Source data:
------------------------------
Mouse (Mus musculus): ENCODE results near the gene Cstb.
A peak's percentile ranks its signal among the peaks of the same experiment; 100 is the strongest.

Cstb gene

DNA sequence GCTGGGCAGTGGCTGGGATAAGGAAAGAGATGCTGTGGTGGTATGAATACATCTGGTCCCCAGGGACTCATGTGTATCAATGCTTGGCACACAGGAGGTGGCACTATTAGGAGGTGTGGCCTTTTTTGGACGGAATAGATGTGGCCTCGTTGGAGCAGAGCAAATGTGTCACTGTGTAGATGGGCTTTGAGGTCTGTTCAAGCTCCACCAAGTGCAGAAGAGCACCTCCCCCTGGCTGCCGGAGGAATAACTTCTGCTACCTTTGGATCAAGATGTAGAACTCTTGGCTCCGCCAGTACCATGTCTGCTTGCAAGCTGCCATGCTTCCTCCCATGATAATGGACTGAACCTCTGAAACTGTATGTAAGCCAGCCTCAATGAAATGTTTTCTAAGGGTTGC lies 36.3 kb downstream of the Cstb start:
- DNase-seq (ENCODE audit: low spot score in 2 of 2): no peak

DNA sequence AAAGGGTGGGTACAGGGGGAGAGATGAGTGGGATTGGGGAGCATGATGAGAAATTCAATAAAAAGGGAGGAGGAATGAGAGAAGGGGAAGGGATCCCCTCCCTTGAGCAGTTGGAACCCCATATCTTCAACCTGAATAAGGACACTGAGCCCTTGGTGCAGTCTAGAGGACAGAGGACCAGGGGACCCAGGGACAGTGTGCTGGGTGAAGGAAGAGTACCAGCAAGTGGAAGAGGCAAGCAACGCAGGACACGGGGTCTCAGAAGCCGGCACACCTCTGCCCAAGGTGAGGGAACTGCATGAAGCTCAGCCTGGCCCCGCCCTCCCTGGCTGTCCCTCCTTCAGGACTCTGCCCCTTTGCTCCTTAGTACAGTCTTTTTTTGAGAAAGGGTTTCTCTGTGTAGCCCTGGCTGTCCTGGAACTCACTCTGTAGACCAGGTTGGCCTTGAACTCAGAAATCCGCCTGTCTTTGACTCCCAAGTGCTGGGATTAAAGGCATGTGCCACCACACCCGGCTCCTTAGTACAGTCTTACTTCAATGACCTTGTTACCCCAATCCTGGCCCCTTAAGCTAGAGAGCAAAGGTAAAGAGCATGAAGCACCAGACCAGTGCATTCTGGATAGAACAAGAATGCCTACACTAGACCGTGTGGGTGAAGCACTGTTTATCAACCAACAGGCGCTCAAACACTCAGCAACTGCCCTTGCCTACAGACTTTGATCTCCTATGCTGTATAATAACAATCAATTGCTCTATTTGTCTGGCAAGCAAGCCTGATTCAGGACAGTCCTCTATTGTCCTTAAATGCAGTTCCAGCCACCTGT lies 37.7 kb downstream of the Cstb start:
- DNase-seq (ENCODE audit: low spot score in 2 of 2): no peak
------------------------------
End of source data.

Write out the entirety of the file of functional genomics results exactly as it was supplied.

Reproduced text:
Mouse (Mus musculus): ENCODE results near the gene Cstb.
A peak's percentile ranks its signal among the peaks of the same experiment; 100 is the strongest.

Cstb gene

DNA sequence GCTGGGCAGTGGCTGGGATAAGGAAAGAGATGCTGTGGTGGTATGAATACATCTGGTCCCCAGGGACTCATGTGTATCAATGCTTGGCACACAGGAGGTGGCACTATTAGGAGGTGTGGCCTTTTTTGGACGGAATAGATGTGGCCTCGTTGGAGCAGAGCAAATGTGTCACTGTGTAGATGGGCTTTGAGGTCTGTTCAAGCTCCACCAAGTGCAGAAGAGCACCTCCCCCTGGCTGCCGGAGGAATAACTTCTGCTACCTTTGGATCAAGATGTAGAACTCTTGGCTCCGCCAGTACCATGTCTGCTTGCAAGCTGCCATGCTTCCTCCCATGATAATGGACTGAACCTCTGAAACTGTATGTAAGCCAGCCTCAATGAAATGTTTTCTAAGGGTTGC lies 36.3 kb downstream of the Cstb start:
- DNase-seq (ENCODE audit: low spot score in 2 of 2): no peak

DNA sequence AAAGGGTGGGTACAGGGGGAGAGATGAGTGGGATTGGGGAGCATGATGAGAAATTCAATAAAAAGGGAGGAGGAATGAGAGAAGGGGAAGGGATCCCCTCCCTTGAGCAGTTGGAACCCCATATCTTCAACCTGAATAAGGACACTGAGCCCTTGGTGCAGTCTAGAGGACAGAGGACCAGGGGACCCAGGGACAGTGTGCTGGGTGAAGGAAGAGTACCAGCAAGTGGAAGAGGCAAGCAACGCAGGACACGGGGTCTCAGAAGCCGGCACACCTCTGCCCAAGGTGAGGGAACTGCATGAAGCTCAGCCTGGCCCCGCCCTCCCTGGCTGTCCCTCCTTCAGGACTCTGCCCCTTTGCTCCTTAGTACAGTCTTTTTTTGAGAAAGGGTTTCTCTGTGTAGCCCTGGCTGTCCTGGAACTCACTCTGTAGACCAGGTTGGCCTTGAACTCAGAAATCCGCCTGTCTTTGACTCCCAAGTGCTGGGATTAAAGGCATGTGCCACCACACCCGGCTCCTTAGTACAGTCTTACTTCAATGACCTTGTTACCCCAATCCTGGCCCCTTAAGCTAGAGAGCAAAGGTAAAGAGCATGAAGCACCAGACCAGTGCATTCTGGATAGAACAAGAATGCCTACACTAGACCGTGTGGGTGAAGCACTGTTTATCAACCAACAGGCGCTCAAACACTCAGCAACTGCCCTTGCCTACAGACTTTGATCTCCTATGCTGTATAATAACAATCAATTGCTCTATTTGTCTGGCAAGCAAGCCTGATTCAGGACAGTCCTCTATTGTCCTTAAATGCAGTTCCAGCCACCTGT lies 37.7 kb downstream of the Cstb start:
- DNase-seq (ENCODE audit: low spot score in 2 of 2): no peak